Shibuya Crossing


The scramble crossing at Shibuya is one of the most-recognized images of Tokyo and is often featured in movies, including Lost in Translation.  So, after our week in calmer surroundings around the country we decided to dive back into the densest, busiest city in the world and headed to Shibuya Saturday night upon our return to Tokyo.  From a pedestrian bridge just south of the main crossing, I was able to take this mesmerizing video of one crossing cycle.

The crossing is officially called Hachiko Square, and is probably the most famous pedestrian scramble in the world (at least according to Wikipedia).  There seem to be more of these types of crossing in Japan than anywhere else, although a major one has just been installed at Oxford Circus in the center of the London shopping district.  I’d be quite remiss, however, if I didn’t point out that invention of this concept is attributed to one Henry A. Barnes, a mid-20th century traffic commissioner in Denver, Baltimore, and New York City.  It was in Denver that Mr. Barnes established this practice (supposedly after watching his daughter almost run over trying to cross the street to go to school), that came to be known as a “Barnes Dance” (see more here from the Federal Highway Administration).  No doubt this was featured prominently in Astrid’s school year of Colorado history :)

Astrid got this picture of Hachiko the dog, which is regarded as a key meeting place. The story goes that the dog faithfully met his master (an agriculture professor) at the station every day, and upon the professor's unfortunate death in 1925 the dog waited at the station every day for the next 9 years, arriving precisely at the train's scheduled time. Hachiko's legendary faithfulness became a symbol of national loyalty (ironically, the original statue was recycled for the war effort - is that the ultimate loyalty or the ultimate disloyalty?). Read more in the Hachiko entry in Wikipedia.

The area has a bit of a Times Square/Piccadilly Circus feel thanks to the huge neon displays and crowds, but it is actually a vibrant well-rounded commercial area known for fashion shopping, restaurants, and nightlife.  This area, along with nearby Harajuku, is very popular with the young and hip crowd – and I think we saw most of them waiting to meet up just outside the station or making the crossing!

The street-level view: as you can see in the video, and typically characteristic of Japan, is the relative tranquility of this incredibly busy urban scene. Note the dramatic light/dark line in the photograph between the people and the neon about 1/3 of the way from the bottom.

In search of cash, we decided to explore the surroundings away from the station and the crossing a bit.  We found that the only ATMs that worked for us were in 7-11s (which is a documented phenomenon), and figured that there must be one nearby – in many parts of Japanese cities you can practically see another 7-11 from inside one!  Alas, we could not find one; maybe the store rents were too high…but we did get a good tour of this very vibrant district around 9pm on a Saturday night!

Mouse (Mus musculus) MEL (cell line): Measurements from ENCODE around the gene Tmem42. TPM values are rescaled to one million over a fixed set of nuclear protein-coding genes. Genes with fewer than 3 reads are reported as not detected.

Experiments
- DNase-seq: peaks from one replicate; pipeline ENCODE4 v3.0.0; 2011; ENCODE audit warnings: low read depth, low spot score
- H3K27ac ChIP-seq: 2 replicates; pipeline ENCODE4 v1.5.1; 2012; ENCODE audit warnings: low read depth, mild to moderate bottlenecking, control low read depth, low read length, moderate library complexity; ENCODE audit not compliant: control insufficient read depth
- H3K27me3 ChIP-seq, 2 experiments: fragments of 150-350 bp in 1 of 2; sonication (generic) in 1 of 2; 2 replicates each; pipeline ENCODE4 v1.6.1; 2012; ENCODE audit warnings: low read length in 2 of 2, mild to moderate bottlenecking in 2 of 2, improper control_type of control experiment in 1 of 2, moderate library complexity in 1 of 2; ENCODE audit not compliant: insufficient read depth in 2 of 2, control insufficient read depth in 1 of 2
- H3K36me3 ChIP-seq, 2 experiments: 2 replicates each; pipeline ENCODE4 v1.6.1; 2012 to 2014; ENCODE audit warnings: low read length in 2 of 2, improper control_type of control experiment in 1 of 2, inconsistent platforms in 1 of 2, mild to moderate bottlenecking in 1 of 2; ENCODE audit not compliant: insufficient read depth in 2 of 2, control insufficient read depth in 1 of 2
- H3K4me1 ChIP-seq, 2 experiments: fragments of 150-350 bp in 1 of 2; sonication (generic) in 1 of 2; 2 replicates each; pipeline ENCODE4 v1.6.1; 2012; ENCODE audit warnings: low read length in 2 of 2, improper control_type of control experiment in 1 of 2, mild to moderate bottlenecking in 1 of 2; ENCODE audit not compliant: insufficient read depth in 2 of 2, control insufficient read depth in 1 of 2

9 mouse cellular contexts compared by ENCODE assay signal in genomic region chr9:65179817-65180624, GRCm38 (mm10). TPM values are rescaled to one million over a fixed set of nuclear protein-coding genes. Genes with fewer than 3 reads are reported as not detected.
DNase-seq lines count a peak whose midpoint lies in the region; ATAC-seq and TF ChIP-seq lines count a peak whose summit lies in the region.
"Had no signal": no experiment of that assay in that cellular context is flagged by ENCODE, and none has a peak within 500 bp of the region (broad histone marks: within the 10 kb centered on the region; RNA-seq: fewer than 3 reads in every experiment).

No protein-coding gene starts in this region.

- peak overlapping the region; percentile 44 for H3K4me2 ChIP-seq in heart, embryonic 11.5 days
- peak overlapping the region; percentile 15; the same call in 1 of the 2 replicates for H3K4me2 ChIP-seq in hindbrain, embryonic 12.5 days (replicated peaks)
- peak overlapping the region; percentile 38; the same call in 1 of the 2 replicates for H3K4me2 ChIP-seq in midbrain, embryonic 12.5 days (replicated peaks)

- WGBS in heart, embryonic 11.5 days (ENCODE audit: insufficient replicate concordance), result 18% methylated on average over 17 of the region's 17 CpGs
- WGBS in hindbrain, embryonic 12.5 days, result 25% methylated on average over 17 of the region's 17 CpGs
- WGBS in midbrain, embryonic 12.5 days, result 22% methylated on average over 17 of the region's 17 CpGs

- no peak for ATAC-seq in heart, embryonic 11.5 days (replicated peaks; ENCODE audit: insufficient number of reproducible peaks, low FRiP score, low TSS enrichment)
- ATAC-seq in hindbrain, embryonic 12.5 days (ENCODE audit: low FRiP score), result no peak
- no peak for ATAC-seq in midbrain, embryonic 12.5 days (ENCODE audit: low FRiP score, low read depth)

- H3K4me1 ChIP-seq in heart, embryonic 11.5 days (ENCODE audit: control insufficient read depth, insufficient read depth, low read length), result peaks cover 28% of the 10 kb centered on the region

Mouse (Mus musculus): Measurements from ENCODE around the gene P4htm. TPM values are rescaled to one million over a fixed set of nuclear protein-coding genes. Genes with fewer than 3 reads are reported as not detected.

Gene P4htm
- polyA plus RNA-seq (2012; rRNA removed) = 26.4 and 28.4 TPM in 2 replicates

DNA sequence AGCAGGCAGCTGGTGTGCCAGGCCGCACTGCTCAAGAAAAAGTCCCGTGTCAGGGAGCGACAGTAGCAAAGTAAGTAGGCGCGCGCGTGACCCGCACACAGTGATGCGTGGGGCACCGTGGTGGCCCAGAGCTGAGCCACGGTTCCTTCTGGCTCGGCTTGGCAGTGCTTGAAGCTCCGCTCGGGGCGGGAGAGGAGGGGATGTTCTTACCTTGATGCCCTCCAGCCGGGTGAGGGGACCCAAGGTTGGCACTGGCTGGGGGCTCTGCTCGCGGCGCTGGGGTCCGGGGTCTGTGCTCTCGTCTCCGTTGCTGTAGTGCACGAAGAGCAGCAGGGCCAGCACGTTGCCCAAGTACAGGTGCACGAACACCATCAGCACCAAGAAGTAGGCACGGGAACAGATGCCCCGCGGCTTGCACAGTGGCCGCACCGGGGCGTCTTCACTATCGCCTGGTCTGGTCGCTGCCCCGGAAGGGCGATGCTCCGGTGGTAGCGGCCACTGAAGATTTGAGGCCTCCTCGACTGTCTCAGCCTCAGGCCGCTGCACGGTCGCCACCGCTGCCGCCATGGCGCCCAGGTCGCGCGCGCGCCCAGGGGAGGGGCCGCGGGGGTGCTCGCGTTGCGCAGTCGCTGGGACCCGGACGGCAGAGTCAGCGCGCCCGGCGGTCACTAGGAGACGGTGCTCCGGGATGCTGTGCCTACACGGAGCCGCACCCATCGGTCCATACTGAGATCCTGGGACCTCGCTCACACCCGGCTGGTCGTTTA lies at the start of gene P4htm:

I wondered about the circular tracks in the middle of the road at this secondary scramble crossing a couple of blocks away, and Astrid told me that it was from late-night drag racing...they reminded me of zamboni tracks on an ice hockey rink! Hard to imagine something so out-of-control to create that in Japan, but then while we were there they had a spectacular crash of sports cars on an expressway, so maybe not so far-fetched...

Shibuya Station is the anchor of the area (as stations anchor virtually every place in Tokyo!), and anywhere else in the world it would be the biggest station imaginable…here, though, it is only the 3rd or 4th largest.  It combines the JR station (serving the Yamanote Line loop plus the Saiko and Shonan-Shinjuku Lines and the Narita Express airport train) with two private railway stations (Tokyu and Keio) and two separate metro stations (one elevated for the Ginza Line and one underground for the Hanzomon and Fukutoshin Lines) – all combined serving well over 2 million average daily passengers!

Like so many places in Tokyo, all times seem like rush hour, especially along the Yamanote Line loop.

Overall, a must-see (easy, free, iconic!) Tokyo experience to spend a few minutes watching the crowd at the scramble.

A daytime view from the same vantage point as the video - Astrid went to see it while I was working, then we went back together at night at the end of the trip. Incidentally, the Starbucks on the second floor of the building on the left is apparently one of the busiest in the world!

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Posted on 08/01/2012, in travel, Travel to Asia and tagged , , , , . Bookmark the permalink. 1 Comment.

  1. Nice article, thoroughly enjoyed reading. =)

    I’m currently in the midst of writing an ebook on traveling to Singapore (it’s where I stay), and you love traveling! Was hoping you could share with me on what you’d like to know about Singapore if you plan to travel here.

    Here’s the link to my post, would be really grateful for your inputs and comments, cheers! http://themanwhodoesntwork.wordpress.com/ebook/

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